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Fish Consumption During and After Pregnancy

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Fish Consumption During and After Pregnancy

Remember when being pregnant or nursing was a time when the mother or mother-to-be could eat whatever she wanted, without monitoring the frequency or portion size of consumption?

Unfortunately, those days are long gone. The list of foods expecting or nursing moms should avoid or limit seems to be continually growing. The fish and shellfish group is one of the foods included on this list. However, following these healthy guidelines is not as simple as cutting out all food that comes from the sea. Fish and seafood can be an important part of a balanced diet for pregnant women if consumed in a proper manner. It is a good source of high-quality protein and other nutrients while containing healthy fats. The omega-3 fatty acids found in fish and seafood promote healthy vision, central nervous system growth, and brain development in infants whose mothers consume fish or seafood during pregnancy or while nursing. Omega-3s cross the placenta and help build developing brains in fetuses and in infants during the first months of life. These healthy fats also appear to decrease the risk of delivering a preterm, low-birth-weight baby.

If fish and seafood are so healthy, why are expecting or nursing moms advised to monitor her intake of these foods? While fish and seafood provide important nutrients, they, unfortunately, may also contain toxic contaminants, such as mercury, dioxin, and PCBs. For a quick and easy list of what fish to eat and which fish to avoid go-to types of fish to eat and avoid during pregnancy.


Mercury occurs naturally in the environment and can be released into the air through industrial pollution. The mercury in the air can contaminate surface water and then be absorbed by fish. Nearly all fish contain trace amounts of mercury; however, certain fish have higher levels of the metal compared with others. Mercury binds to fat, therefore having higher and thus unhealthy concentrations in fatty fish.

Mercury damages many parts of the body, including the nervous system, lungs, kidneys, hearing, and vision. The seriousness of the risk depends upon how much mercury a person is exposed to. Mercury can be transferred from mother to infant through breast milk and through the placenta during intrauterine life. Offspring are therefore subjected to mercury exposure through both the gestation and the breastfeeding periods, however, the risk is especially high during gestation but may decrease during breast-feeding.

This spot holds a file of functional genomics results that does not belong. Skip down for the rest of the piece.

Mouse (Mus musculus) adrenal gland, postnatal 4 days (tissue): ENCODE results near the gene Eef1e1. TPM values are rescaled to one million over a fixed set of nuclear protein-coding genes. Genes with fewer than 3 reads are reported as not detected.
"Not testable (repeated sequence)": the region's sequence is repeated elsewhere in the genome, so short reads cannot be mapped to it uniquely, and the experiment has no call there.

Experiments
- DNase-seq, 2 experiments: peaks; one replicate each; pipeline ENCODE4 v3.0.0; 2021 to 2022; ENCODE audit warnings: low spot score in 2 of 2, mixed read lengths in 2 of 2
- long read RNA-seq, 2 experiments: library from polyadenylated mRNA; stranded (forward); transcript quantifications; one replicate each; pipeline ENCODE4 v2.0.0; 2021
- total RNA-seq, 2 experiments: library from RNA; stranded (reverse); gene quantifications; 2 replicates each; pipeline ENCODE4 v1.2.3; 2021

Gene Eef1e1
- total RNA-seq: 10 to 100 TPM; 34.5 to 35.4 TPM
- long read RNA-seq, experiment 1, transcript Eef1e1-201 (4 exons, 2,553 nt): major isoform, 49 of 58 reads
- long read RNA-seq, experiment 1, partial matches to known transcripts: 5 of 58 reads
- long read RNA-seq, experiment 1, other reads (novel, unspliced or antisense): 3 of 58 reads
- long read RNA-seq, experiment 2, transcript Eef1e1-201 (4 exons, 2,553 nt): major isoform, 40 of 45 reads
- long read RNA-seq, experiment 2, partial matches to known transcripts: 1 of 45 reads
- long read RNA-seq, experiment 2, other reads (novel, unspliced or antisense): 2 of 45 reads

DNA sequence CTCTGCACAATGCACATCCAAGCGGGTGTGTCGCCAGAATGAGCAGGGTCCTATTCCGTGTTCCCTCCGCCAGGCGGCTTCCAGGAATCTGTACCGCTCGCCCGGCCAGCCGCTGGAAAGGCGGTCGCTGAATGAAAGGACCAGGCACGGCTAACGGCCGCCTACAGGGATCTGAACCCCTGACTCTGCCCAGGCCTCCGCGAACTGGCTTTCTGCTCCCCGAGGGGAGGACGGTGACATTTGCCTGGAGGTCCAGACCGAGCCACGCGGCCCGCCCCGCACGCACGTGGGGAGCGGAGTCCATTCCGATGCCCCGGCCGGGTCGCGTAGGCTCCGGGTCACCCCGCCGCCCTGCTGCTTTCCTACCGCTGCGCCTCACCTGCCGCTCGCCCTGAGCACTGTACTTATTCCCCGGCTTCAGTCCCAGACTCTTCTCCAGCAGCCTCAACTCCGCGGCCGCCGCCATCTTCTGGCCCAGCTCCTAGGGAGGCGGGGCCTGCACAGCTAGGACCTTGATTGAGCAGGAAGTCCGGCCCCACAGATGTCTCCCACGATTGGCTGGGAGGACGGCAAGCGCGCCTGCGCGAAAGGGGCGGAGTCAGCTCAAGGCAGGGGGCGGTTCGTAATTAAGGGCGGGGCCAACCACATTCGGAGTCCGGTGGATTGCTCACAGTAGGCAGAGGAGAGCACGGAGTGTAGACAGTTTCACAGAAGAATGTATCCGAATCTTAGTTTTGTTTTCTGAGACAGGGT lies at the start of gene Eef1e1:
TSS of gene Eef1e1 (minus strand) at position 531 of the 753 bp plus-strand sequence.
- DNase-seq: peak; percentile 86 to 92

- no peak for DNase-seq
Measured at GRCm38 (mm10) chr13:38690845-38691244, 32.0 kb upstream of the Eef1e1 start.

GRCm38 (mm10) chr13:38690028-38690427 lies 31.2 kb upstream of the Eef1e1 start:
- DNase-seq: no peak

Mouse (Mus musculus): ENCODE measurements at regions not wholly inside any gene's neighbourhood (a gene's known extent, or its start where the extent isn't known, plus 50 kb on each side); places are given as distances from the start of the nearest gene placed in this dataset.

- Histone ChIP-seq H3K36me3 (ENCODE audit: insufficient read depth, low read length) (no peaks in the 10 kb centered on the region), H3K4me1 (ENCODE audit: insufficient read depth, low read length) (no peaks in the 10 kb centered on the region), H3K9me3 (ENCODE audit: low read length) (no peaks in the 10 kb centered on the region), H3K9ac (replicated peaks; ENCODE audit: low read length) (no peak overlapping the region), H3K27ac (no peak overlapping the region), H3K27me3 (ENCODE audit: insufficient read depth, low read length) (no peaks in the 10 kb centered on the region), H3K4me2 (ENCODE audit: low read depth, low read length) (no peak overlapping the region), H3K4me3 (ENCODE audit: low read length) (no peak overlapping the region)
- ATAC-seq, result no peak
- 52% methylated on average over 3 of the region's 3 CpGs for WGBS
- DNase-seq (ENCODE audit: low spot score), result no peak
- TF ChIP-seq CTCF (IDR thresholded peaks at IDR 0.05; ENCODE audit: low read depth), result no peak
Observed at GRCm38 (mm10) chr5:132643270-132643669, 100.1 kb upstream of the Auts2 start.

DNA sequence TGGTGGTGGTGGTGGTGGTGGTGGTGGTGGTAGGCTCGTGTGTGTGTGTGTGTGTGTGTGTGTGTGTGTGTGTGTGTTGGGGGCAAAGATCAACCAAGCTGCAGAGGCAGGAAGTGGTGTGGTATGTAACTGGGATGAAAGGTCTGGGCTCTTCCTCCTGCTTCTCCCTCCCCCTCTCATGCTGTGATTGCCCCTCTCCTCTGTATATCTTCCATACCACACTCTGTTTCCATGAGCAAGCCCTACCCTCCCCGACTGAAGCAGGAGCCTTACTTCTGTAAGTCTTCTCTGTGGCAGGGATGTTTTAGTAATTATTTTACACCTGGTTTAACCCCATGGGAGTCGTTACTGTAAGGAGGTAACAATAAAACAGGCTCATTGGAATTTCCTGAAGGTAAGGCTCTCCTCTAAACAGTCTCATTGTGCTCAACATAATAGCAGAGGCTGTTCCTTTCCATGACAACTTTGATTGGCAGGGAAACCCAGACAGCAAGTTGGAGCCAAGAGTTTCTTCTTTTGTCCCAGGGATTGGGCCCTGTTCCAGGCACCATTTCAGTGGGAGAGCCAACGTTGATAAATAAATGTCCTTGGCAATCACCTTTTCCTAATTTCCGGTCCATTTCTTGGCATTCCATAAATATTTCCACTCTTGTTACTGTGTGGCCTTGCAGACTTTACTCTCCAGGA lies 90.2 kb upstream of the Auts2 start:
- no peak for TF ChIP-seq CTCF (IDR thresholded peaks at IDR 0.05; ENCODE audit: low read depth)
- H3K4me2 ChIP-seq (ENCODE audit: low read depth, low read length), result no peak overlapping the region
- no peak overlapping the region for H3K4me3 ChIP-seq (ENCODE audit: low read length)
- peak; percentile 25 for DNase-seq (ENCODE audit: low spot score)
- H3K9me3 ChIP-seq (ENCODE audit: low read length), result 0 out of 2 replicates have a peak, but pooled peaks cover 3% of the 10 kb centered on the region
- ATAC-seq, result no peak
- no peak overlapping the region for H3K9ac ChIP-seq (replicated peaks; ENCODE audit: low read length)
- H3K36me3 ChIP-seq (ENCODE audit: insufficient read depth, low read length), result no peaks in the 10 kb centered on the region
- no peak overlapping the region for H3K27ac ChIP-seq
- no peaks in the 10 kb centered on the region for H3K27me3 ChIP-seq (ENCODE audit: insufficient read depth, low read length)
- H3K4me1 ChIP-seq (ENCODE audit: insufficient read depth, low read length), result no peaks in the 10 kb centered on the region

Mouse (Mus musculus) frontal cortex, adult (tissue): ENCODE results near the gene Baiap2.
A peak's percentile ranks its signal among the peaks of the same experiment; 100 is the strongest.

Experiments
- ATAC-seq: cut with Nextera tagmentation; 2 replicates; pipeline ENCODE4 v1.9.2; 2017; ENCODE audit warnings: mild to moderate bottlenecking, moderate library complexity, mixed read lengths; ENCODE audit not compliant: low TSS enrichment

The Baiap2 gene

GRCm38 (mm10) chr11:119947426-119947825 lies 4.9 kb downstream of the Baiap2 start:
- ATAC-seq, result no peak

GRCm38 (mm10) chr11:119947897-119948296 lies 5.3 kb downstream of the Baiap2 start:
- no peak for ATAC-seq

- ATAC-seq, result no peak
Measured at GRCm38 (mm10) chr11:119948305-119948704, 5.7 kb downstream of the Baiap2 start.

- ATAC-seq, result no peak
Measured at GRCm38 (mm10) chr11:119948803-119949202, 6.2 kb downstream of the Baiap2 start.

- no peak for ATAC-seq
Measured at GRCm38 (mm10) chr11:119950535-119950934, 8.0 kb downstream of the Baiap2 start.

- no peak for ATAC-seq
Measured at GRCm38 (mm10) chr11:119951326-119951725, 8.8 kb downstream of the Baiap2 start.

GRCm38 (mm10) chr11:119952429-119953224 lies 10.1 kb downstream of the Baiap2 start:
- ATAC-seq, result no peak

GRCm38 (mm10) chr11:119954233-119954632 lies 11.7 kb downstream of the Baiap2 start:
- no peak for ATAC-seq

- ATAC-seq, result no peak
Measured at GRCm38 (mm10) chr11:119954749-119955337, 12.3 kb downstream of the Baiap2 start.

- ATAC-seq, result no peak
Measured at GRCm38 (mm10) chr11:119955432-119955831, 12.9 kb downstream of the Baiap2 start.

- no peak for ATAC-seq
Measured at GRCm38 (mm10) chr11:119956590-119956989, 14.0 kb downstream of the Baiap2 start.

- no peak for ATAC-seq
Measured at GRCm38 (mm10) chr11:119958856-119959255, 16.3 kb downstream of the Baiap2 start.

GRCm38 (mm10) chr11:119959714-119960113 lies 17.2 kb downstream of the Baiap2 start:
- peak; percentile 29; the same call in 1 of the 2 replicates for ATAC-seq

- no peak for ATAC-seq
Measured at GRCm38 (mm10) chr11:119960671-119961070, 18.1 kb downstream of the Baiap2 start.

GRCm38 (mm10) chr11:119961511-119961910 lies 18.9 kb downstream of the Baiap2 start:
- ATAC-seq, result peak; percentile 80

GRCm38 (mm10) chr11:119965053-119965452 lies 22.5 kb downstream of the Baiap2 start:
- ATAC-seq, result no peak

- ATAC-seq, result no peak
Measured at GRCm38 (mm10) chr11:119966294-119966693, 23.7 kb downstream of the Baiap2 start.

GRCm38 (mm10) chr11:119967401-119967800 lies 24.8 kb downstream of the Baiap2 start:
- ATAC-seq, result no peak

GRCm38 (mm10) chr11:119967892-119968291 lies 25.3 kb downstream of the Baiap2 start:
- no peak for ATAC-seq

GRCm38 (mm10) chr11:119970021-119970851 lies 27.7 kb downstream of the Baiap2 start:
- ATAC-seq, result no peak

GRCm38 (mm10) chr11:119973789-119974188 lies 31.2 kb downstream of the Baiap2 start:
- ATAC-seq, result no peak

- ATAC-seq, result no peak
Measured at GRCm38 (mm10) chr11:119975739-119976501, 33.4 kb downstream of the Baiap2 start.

Dioxin is a general term that describes a group of hundreds of chemicals that are formed as an unintentional by-product of industrial processes involving chlorine. Exposure to dioxin can cause severe reproductive and developmental problems and has the ability to damage the immune system and interfere with hormonal systems. Dioxin exposure has been linked to many problems, including birth defects and learning disabilities. The major sources of dioxin are in our diet. Since dioxin is fat-soluble, it is more prevalent in fatty fish.


Polychlorinated biphenyls (PCBs) are a mixture of individual chemicals, which are no longer produced in the United States but are still found in the environment. PCBs do not readily break down in the environment and thus may remain there for very long periods of time. PCBs are taken up by small organisms and fish in the water. A great deal of concern exists that even low levels of PCBs transferred to the fetus across the placenta may cause long-lasting neurological damage. Since PCBs are fat-soluble, there is also concern that significant amounts might be transferred to nursing infants through breast milk. Studies in humans who consumed large amounts of Great Lakes fish contaminated with chemicals, including PCBs, have shown that PCBs play a role in slight neurobehavioral changes found in newborn children.

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About the Author

Picture of Lauren Hirschfeld, MS, RD, LDN

Lauren Hirschfeld, MS, RD, LDN

Lauren is a Clinical Dietitian living in West Palm Beach, Florida, where she works to reduce health disparities among pregnant women and the pediatric population. She earned her undergraduate degree from the University of Florida, and her graduate degree from Rush University in Chicago.

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